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‘Technology is not going to replace advisers’, senior mortgage network exec says

  • 04/12/2023
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‘Technology is not going to replace advisers’, senior mortgage network exec says
Technology such as AI will compliment advisers existing work and help them become more efficient and better serve customers, a leading mortgage network executive has said.

Speaking on a webinar with Kensington Mortgages, Vikki Jefferies, proposition director at Primis, said: “Technology is not going to replace advisers, and we’ve seen, even more so in last 12 months, that isn’t a replaceable solution out there on the market for the human element and the ability to be able to understand your customers.

“I think the best way to think about technology in your business is how it make you more efficient. It’s like being the best, most efficient version of yourself, so think about it is as another tool to add to your business.”

She continued that technology would allow brokers “more time to do more cases and to see more customers. It’s about really making that investment to actually improve your long-term capability and growth in the business.”

Jefferies said that running businesses in the current economic environment was challenging, so she understood that technology can be “quite an investment and it is something that people do have to think very cautiously about” but its impact on efficiency will “ultimately pay off in the long term”.

One area in which technology can improve efficiency is in contacting customers, with Jefferies noting that the competitive environment meant a lot of other companies may be contacting customers and it was a “huge opportunity” to leverage technology.

“Technology makes you look more professional, it makes you more compliant. Younger customers are more used to that sort of experience, so there are lots of opportunities and for me, why wouldn’t you be investing in technology and utilizing that for next year and beyond?”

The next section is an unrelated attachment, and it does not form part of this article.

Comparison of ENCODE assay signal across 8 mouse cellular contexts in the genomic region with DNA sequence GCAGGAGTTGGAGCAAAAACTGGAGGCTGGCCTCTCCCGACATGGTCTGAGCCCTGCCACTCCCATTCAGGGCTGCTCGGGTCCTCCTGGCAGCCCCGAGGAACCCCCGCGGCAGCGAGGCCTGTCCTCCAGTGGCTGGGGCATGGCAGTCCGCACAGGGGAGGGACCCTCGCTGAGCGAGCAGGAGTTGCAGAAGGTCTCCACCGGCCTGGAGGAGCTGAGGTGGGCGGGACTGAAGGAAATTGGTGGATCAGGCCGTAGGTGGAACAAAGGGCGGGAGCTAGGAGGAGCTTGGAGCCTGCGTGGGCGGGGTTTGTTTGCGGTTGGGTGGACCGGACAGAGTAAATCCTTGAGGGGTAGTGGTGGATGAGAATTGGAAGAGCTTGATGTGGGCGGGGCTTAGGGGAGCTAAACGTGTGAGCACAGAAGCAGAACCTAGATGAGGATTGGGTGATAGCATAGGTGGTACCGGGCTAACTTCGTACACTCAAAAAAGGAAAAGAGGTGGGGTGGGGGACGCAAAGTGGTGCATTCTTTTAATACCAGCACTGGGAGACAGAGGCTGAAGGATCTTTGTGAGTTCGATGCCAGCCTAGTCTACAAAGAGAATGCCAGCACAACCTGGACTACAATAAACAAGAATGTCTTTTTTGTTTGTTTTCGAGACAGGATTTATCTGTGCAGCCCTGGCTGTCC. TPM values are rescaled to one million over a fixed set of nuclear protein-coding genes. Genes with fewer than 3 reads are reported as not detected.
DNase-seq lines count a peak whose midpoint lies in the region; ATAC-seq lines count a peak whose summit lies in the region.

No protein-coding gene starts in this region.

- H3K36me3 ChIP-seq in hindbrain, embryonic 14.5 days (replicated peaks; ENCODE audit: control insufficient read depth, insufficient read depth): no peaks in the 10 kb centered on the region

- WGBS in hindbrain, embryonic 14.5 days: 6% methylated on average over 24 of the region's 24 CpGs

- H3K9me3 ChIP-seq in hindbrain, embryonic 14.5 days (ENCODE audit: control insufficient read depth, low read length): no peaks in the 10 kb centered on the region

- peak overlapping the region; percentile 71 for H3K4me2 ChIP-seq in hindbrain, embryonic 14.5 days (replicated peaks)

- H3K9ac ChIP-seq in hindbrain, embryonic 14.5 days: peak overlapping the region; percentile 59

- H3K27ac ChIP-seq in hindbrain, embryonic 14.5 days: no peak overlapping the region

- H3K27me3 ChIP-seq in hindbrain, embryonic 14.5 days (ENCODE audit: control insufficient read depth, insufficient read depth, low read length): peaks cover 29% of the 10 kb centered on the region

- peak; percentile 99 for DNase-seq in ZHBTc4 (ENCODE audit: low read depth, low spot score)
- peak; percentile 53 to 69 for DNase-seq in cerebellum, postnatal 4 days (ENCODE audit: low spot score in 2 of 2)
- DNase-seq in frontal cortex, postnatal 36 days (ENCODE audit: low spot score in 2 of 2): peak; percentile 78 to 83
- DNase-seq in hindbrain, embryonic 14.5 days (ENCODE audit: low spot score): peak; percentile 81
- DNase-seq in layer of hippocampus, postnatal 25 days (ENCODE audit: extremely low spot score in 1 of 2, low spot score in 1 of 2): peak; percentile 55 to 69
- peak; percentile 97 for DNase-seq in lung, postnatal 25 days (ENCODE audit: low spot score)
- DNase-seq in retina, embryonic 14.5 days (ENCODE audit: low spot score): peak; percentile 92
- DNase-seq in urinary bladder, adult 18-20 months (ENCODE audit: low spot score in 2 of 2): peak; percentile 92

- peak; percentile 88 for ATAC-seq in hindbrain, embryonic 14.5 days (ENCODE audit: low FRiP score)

AI should drive efficiency

Clare Beardmore, director of Legal and General Mortgage Club, agreed that AI would not replace advisers, adding that it could be used in all parts of the mortgage journey.

She said that AI should “be there to…drive efficiency” by making cases more accurate through better and more collaborative use of data. This in turn will lead to “one version of the truth” and the better mortgage intelligence data will be better able to support Consumer Duty principles.

“If you know what you want and what you want to achieve, then technology can really add value at all stages of the journey. For instance at the beginning, it can be used for lead generation and getting new leads more automatically when they do come in.

“It can also help with research tools, such as criteria and sourcing…so getting advice right the first time, and then with application, so it is imported with the right API and CRM, which can help manage customer relationships,” Beardmore explained.


AI has helped cut admin time by 70 per cent

Nicola McKenzie, founding partner of Dunham McCarthy, said that the company had “heavily invested” in technology over the last two to three years and that it was there to “complement humans not replace them”.

She continue that looking at the last two to three years, it had lowered administration time across the business by 70 per cent, with a combination of integrating AI with API integrations.

She said: “We’ve not laid anyone off, far from that. What it does mean is that administrators have got 70 per cent more time to provide a better-quality service to support your advisers.

“For advisers, that means they can spend the time giving that quality advice to the customer and be able to engage more.”

McKenzie said that the firm had developed its own CRM system, which had helped it embrace AI into the business, but that AI was only as good as the information that was fed into the system.

She noted that the firm had a database and for every client it would capture, there were a thousand different points of information.

“What that enables us to do is efficiently organize that data and that’s what allows us to analyse it using AI and look at trends and sales opportunities, and that’s what allows us to utilise it in the best possible way.

“I think sometimes people don’t get the full benefit of AI because perhaps they’re not feeding it always the right information,” McKenzie added.

She noted that all of the company’s outgoing communication was produced by a combination of rules-based logic, which is taking data and applying a set of rules to produce content.

“It’s not just improved the time we’re spending, but also the quality of the correspondence that’s going out, but there’s always a human there to check that information. We’re not just going to send automated documents without checking it,” McKenzie continued.

She highlighted that other areas that AI had been helpful were in generating social media posts, job adverts and helping develop a recruitment process.

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